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The Mediterranean Plastic Soup: synthetic polymers in Mediterranean surface waters

Global production of plastic materials increased twenty-fold in the last fifty years, exceeding 300 million tonnes in 20151. Demand is growing exponentially and production is expected to quadruple by 2050, taking up 20% of total oil consumption and 15% of the global carbon budget2. Single-use packaging applications represent the largest share of the European plastic market, accounting for 40% of the total production1 and for more than 10% of the municipal solid waste3. As a result, 275 million tonnes of plastic litter were generated in 2010 by the world’s coastal countries, of which 4.8 to 12.7 million tonnes were estimated to have ended up in the oceans, a scenario projected to increase by an order of magnitude within 20253.

Since the first reports on the presence of plastic in the oceans, worldwide attention has been focussed to this problem and the number of scientific publications has seen an exponential growth4. Vast accumulation areas have been discovered in all main oceanic gyres5, and every part of the oceans examined so far, revealed the presence of marine litter, including polar seas9 and deep-sea sediments10. Plastic is now so abundant that it has been proposed as a new stratigraphic indicator of Anthropocene.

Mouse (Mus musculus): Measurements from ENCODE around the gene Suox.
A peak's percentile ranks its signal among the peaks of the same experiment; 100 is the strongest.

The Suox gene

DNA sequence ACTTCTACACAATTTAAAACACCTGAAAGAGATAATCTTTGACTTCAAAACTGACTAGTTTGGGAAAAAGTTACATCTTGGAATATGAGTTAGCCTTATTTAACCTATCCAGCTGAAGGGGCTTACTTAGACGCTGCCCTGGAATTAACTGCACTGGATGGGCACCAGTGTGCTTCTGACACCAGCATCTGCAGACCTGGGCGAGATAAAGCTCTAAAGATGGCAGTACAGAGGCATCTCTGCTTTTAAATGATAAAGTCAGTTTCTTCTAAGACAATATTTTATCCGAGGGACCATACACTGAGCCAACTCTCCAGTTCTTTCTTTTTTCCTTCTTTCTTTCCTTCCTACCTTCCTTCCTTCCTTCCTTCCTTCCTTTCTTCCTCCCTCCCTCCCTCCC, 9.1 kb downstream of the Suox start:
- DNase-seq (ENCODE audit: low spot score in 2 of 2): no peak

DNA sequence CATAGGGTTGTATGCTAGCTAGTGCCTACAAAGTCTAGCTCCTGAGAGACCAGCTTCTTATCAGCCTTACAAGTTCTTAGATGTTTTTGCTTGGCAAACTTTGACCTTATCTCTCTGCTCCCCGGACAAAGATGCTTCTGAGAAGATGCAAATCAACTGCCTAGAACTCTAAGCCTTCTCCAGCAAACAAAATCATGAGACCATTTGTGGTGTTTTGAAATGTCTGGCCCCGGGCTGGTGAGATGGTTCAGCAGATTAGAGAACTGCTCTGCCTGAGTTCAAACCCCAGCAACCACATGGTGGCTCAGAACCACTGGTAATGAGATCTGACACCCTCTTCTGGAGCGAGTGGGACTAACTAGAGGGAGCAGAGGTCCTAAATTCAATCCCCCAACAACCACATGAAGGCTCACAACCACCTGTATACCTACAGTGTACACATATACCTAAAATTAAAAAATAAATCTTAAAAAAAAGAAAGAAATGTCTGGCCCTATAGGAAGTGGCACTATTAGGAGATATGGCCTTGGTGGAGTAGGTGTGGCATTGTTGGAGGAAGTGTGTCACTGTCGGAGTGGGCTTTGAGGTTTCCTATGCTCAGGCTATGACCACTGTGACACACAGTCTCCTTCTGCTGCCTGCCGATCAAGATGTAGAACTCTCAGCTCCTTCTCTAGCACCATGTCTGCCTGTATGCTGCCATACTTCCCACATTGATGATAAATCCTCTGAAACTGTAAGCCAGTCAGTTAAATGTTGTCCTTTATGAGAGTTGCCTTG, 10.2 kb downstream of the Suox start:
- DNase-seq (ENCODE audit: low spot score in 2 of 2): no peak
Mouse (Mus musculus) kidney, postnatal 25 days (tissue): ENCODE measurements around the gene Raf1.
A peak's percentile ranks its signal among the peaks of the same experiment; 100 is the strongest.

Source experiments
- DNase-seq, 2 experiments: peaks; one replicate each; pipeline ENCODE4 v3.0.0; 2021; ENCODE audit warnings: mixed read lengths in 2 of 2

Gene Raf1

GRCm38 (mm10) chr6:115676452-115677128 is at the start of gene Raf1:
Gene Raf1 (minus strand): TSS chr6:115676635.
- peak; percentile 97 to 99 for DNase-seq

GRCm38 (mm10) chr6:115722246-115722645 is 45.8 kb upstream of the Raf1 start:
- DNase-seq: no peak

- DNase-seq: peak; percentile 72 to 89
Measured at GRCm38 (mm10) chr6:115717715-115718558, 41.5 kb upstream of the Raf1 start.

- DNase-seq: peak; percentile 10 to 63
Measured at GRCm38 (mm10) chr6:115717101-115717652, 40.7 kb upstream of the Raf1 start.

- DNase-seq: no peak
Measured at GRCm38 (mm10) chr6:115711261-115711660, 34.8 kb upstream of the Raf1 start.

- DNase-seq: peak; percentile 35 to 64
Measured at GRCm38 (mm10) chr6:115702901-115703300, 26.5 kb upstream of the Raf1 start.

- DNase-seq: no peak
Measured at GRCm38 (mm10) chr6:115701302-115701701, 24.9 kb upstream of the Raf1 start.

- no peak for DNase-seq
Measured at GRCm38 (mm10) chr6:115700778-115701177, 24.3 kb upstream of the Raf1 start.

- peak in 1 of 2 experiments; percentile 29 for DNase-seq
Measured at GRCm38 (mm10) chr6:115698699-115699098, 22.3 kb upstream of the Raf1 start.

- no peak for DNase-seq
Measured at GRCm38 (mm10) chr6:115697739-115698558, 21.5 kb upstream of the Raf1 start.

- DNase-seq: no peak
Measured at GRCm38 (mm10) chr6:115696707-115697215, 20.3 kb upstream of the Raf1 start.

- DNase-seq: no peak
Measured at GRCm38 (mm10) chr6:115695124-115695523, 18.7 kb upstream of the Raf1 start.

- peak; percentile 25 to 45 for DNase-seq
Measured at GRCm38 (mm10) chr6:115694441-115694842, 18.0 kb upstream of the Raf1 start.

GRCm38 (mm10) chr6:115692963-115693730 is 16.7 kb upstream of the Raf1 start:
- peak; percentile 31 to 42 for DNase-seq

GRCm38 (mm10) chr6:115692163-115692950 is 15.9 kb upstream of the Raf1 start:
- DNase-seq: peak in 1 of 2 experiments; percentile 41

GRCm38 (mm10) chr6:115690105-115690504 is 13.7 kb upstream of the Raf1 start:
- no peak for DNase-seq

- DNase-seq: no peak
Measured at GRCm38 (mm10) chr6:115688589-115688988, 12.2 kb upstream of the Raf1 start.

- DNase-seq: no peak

Over 92% of all plastic items found at sea are generally smaller than 5 mm12. These tiny particles – hereinafter referred to as microplastics – may either result from the breakdown of larger objects, or they can directly enter the marine environment as granules, pellets and fibers. Microplastics can act as dispersal vectors of chemical additives, organic and metal pollutants accumulated from surrounding waters13 and provide habitats for a wide range of rafting organisms and microbial communities. Being in the same size class of many planktonic organisms, ingestion of microplastics is widely reported and the first evidences of trophic transfer are emerging. As a result, indications of negative effects at both, individual and sub-organismal levels are starting to appear, to the extent that the classification of plastic waste as hazardous was recently suggested……..

Ulteriori informazioni: http://www.nature.com/

 

 

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